Indonesia’s Daesh-linked cleric sentenced to death

Abdurrahman played a key role in the attacks by delivering sermons that inspired his followers to carry out fatal assaults. Reuters
Updated 22 June 2018
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Indonesia’s Daesh-linked cleric sentenced to death

  • In the January 2016 attack in central Jakarta, Abdurrahman’s followers detonated a bomb in a cafe and fired gunshots at policemen
  • Prosecutors had sought the death sentence against the JAD leader after Abdurrahman pleaded not guilty to the charges

JAKARTA: An Indonesian court on Friday sentenced the leader of a Daesh-affiliated group to death for urging followers to carry out a series of terror attacks across the country, including the 2016 raid in central Jakarta that left eight people, including four extremists, dead.

On hearing the verdict, the cleric, Aman Abdurrahman, leader of Jamaah Anshorut Daulah (JAD), turned to face journalists and got down on his knees as if to express gratitude for the death penalty.
Armed police formed a barricade to shield Abdurrahman as he made the gesture.
The presiding judge, Akhmad Zaini, said that Abdurrahman played a significant role in the attacks by delivering online sermons that inspired his followers to carry out fatal assaults.
“The defendant did not have to directly order, but he could convey (his messages) through his commandos. He only needed to provide his grounds for his followers so they were convinced to execute his orders,” Zaini said.
Other attacks included twin suicide bombings at a bus station in East Jakarta, police shootings in Bima, West Nusa Tenggara, and the killing of a police officer in the North Sumatra police headquarters.
In the January 2016 attack in central Jakarta, Abdurrahman’s followers detonated a bomb in a cafe and fired gunshots at policemen.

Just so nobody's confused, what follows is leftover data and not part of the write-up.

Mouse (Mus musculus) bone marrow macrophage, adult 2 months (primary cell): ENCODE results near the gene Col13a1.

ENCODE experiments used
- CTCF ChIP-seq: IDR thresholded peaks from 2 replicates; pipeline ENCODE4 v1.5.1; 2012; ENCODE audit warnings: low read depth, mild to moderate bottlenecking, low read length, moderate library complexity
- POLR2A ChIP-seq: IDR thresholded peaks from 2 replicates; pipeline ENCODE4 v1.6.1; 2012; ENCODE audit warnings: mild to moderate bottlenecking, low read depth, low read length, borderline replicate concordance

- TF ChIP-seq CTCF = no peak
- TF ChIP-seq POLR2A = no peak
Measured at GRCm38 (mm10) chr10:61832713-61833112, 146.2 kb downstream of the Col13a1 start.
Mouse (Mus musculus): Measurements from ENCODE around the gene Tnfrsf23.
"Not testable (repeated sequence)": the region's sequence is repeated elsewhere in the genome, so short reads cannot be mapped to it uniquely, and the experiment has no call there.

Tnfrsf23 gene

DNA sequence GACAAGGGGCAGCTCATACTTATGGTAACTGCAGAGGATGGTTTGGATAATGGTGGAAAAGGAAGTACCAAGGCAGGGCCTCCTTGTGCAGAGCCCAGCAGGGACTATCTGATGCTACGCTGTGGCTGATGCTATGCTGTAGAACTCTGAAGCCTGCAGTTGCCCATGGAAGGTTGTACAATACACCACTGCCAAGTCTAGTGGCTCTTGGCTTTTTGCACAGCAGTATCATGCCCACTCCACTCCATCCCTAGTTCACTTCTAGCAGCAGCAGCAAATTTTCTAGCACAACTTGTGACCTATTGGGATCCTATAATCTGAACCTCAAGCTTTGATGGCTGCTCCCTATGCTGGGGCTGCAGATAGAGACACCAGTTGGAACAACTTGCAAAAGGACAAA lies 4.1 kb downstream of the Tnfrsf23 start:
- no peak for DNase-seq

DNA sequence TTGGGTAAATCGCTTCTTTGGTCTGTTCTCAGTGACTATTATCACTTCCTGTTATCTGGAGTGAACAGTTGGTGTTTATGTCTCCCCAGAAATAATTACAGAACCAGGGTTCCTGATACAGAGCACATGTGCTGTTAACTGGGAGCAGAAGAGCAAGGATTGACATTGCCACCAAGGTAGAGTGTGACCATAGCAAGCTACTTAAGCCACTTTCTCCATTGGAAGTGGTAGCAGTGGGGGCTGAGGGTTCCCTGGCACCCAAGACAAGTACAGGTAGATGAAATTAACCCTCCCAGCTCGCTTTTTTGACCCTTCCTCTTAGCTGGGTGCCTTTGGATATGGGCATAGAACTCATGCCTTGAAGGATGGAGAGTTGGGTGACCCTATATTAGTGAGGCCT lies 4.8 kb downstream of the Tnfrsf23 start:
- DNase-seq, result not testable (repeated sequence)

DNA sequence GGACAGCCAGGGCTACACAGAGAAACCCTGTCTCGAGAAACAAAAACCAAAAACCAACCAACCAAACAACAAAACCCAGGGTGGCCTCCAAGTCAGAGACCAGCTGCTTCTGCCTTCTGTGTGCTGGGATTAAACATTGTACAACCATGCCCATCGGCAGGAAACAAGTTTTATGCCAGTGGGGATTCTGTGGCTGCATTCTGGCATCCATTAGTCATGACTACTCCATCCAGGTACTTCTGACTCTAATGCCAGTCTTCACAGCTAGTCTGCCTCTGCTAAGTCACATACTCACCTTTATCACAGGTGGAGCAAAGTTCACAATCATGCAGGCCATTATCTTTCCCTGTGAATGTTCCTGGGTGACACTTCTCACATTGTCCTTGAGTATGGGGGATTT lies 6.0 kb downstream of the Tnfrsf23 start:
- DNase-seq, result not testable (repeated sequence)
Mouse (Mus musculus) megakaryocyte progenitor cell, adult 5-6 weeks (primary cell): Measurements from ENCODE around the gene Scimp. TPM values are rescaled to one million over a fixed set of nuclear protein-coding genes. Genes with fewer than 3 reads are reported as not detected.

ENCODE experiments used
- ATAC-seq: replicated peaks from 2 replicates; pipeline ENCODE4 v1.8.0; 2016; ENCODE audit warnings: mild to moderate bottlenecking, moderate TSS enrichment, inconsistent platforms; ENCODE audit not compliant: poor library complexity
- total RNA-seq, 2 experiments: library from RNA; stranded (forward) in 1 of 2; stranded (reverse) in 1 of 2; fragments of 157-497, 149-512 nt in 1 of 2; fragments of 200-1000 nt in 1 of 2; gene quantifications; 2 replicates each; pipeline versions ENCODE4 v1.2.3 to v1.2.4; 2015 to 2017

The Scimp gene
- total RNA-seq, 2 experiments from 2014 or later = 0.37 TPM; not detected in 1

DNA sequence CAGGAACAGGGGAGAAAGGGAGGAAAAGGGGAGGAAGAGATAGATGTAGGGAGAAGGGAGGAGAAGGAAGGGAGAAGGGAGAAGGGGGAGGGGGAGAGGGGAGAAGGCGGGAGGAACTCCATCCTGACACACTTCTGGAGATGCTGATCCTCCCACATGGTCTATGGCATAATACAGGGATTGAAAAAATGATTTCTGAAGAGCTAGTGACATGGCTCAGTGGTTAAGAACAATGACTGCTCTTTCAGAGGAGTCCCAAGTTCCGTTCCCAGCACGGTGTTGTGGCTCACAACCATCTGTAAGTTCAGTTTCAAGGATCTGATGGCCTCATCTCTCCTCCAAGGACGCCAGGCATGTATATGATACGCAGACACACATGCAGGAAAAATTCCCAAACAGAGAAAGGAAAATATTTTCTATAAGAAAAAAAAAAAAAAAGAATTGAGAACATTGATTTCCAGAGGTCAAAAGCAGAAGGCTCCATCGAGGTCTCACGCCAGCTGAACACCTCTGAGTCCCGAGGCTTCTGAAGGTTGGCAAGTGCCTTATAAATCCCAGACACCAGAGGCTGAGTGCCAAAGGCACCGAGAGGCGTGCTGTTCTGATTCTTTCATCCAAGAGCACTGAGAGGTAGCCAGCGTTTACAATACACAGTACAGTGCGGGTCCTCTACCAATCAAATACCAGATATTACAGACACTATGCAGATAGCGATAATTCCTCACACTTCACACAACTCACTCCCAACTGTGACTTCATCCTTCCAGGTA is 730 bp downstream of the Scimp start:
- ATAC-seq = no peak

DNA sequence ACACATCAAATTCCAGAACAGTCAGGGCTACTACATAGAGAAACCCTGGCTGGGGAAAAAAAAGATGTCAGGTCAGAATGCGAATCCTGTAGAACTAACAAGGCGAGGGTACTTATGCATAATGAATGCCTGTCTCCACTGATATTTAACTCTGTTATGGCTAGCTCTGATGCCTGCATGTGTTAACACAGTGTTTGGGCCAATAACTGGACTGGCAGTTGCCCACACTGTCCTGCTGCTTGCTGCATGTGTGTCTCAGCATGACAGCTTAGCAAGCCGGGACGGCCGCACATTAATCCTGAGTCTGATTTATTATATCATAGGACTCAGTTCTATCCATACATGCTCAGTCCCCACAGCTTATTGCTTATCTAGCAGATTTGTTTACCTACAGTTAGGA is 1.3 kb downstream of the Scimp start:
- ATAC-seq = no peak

“Abdurrahman has to take responsibility for his actions,” Zaini said.
Prosecutors had sought the death sentence against the JAD leader after Abdurrahman pleaded not guilty to the charges.
Police said that the militant group —  declared a terrorist organization by the US State Department in January 2017 — was behind the suicide bombings carried out by two families on three churches and a police headquarters in Surabaya, the provincial capital of East Java, in May.
Abdurrahman’s lawyer, Asludin Hatjani, said he would ask his client whether to file for appeal.
The cleric was seen waving his hand to say “no” to his lawyer after judges asked if they would appeal the verdict.
Hatjani said: “He told me before the hearing that he has let it all go and doesn’t want to appeal.”


Regional ‘burqa ban’ up for vote in Switzerland

Updated 5 min 29 sec ago
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Regional ‘burqa ban’ up for vote in Switzerland

  • Switzerland’s government last year opposed an initiative aimed at creating a nationwide burqa ban

GENEVA: A second Swiss canton will vote Sunday on whether to introduce a regional “burqa ban,” a controversial law that would prohibit all face-covering garments in public spaces.
The ballot in northeastern St. Gallen is to be held as voters across the country also determine whether a moratorium on genetically modified crops should become a full-out ban.
St. Gallen is expected to follow the example of the southern canton of Ticino, where a law was introduced two years ago which appeared to be aimed at burqas and other Muslim veils.